One I mentioned during my blog was The-Two-Hard-Choices-Question game. Like:
1 - Would you rather have the money we have now and go anywhere we please that we can afford, or get a million dollars a year but have to spend 11 months of it on a homestead somewhere between Wasco and Moro, Oregon (and I mean, on the homestead, in the sticks)? Someone would delivery services and supplies. Not much to do but read and garden. That was a long discussion which we never could get the answer to.
2 - Another question was would you rather live in Half Moon Bay, California (which we had already and loved) or Bozeman, Montana, which seemed pretty cool and modern for a cowboy town? We both picked Bozeman, but we visited there on a lovely weather day and those long, cold winters might get old if you really lived there.
3 - Or would you rather have a million dollars a year or have two PERFECT children? I guess if we really wanted kids we would have had them already, so give me the money. And what is PERFECT anyway?
Another challenge was that we took a lot of photos in our moving car and with a not to exotic camera. We took hundreds and often they turned out blurry as we whizzed by the item of interest. Mike or I would see something great, holler out, and then you had to get the camera out and focused before it was too late. Usually it was too late. But if we would have stopped at every "photo opportunity" we would still be in North Dakota. In the end I was actually surprised at how many great photos we got.
Another game was the Welcome to Our State Sign Photo game, trying to get a photo of each welcome sign as we entered the state. That was tricky as the GPS does not show state lines, so you had to be alert as to when you were nearing that point. But we had a back-up plan B. If we missed the sign, we would go into the Welcome Center near each border and take a photo of their sign there, which was usually pretty nice. Plan C was to take a license plate from that state. We also got one of the two Continental Divide signs--the one going west. Did not even see the one going east even though we were primed and at the ready.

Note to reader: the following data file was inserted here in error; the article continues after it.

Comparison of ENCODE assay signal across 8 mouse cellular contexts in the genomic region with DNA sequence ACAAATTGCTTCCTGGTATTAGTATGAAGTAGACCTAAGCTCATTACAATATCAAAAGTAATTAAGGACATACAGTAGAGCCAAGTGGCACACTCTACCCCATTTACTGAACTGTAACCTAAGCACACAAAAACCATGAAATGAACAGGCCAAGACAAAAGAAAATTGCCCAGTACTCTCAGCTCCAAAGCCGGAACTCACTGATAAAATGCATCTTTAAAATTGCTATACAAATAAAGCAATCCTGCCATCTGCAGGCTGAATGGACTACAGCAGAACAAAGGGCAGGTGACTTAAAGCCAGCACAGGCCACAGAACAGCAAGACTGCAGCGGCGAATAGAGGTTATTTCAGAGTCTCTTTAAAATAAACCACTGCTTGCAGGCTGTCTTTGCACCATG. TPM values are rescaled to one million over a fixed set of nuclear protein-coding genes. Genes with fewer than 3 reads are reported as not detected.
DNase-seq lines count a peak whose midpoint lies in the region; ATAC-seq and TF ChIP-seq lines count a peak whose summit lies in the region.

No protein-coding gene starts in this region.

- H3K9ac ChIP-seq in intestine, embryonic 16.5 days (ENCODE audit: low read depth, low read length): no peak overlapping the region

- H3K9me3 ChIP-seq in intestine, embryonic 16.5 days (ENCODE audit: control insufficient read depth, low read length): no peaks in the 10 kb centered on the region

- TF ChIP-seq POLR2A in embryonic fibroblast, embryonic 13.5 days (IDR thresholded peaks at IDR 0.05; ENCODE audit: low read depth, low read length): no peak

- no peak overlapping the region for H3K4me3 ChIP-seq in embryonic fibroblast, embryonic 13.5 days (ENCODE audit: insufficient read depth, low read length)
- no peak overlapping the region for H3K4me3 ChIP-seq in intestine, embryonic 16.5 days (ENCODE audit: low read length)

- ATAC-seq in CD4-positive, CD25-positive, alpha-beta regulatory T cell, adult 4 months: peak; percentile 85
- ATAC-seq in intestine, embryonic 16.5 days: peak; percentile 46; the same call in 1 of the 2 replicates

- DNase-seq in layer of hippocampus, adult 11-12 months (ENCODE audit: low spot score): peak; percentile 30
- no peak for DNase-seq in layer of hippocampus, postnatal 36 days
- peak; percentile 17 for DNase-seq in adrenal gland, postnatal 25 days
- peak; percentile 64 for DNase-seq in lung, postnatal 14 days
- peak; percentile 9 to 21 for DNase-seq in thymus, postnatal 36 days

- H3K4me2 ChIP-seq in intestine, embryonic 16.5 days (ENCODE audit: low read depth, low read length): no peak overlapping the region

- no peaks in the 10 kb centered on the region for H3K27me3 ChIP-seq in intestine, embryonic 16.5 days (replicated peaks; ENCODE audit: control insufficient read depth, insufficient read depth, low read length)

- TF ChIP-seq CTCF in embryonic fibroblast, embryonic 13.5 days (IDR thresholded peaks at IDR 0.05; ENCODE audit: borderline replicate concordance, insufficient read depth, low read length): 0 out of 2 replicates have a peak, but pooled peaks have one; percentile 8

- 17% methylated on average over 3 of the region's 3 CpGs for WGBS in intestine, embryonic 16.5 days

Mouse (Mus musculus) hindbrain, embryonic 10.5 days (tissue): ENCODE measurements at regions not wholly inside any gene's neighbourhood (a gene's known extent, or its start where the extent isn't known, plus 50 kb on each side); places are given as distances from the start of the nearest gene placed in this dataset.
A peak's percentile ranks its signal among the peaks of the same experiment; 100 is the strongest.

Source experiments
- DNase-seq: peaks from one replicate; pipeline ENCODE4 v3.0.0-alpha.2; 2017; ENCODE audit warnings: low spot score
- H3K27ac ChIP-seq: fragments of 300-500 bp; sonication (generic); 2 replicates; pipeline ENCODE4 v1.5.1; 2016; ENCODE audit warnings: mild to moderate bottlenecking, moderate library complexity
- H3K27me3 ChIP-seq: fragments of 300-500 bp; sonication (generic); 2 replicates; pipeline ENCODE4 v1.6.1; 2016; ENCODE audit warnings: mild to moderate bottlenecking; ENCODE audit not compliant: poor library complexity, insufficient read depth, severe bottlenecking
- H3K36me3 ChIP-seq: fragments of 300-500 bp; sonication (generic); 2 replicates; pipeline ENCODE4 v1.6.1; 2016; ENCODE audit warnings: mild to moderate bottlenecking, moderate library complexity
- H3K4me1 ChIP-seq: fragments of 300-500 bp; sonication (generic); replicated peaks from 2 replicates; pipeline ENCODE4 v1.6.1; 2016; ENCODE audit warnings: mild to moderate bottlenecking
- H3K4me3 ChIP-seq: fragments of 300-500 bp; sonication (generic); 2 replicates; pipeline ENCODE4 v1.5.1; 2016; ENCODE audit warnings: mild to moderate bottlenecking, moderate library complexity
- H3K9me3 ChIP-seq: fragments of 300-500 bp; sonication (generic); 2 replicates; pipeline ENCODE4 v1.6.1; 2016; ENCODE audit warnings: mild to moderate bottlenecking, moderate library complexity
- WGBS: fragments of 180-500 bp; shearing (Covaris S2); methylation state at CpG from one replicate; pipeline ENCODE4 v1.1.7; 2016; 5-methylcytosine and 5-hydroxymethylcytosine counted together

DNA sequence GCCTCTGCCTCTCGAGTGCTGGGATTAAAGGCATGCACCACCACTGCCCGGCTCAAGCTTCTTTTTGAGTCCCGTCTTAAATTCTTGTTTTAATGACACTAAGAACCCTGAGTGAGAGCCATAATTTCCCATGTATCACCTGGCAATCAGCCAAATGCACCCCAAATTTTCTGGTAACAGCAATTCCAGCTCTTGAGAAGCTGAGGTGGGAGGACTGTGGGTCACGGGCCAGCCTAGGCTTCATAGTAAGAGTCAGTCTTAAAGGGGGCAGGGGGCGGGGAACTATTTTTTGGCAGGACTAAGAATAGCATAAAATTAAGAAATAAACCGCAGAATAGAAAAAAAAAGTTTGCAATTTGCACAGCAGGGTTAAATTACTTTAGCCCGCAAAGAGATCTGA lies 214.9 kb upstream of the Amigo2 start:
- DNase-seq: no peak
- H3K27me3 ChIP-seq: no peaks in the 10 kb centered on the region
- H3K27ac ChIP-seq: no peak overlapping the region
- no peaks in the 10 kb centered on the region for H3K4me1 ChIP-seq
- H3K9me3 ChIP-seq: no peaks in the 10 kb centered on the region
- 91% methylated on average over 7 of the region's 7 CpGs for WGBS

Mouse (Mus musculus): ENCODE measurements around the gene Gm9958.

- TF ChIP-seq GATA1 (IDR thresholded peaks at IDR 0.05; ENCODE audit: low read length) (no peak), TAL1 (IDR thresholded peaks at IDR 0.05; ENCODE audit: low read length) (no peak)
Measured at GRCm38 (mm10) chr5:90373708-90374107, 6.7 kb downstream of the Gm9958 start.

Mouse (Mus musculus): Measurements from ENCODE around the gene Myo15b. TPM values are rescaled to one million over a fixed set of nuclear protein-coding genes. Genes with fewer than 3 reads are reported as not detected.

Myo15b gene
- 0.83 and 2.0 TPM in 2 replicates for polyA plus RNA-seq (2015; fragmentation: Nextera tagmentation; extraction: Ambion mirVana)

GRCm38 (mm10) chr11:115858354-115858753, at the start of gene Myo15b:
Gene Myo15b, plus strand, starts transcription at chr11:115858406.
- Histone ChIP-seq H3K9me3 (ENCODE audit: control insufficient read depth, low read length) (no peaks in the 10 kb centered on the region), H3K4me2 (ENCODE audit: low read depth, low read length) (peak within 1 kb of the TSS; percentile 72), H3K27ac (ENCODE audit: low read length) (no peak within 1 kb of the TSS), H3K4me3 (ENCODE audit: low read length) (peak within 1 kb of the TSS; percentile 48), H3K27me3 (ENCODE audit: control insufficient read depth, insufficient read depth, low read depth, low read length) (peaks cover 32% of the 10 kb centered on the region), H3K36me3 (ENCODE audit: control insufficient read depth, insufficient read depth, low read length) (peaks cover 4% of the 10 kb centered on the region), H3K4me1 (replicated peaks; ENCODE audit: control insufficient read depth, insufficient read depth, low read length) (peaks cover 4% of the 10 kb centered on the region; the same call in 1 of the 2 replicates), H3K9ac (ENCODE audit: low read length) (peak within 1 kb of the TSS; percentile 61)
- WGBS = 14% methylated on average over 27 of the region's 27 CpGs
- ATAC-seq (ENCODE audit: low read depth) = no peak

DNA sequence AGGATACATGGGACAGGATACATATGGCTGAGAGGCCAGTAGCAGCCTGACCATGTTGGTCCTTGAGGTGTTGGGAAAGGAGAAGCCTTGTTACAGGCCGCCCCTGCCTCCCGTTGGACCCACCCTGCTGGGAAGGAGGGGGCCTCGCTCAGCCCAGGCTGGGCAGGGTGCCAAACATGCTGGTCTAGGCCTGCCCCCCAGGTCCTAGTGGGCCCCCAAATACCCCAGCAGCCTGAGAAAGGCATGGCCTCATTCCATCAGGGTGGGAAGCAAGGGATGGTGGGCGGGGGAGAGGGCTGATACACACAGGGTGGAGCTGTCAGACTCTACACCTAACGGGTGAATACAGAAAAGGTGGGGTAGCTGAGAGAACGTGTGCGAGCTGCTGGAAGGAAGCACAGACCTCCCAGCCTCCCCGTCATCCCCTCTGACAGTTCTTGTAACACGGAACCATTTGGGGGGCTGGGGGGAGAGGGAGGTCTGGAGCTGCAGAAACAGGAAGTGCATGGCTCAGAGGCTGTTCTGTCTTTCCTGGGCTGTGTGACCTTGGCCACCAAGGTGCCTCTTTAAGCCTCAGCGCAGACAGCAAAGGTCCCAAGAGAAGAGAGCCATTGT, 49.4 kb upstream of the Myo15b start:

Another game was to Spy Animals--like deer, elk. Things that signs said to be wary of. Didn't see much except deer in Armstrong's yard, chipmunks, birds. Did see a bald eagle though. I think it was Montana. And, of course, we saw cows, sheep, horses, goats.
We also looked for road "art" and weird signs.
Then there was the Elevation game. I talked about this already. Trying to find the highest or lowest point in the state, by turning the GPS altimeter on at the right time. I just don't know why we found this so fascinating, but we really did.
Another game was Spot the Fixer Upper. There is a fine line between fixer upper and hovel. The hovel has no redeeming value. It is just falling apart and not worth thinking about. But the fixer upper is something else. It too is falling apart, but it is in an ideal location or has an interesting shape or interesting building materials or seems "historical" or nice landscaping. It's a wreck, but there is something still appealing about it. It is hard to get a shot of this because you usually passed it before you realize, "Oh, that would have been a great F.U."
We also looked for wind turbines (because we love 'em) and solar farms. We'd love to see our country be less dependent and our world less damaging by using eco-energy. Tried to get a picture of a wind turbine blade in route. These can be upwards of 90 feet and always come in a three-some sooner or later following each other. So cool to see them transported on the road. Again, usually passed before you can catch the shot. Got one decent partial though.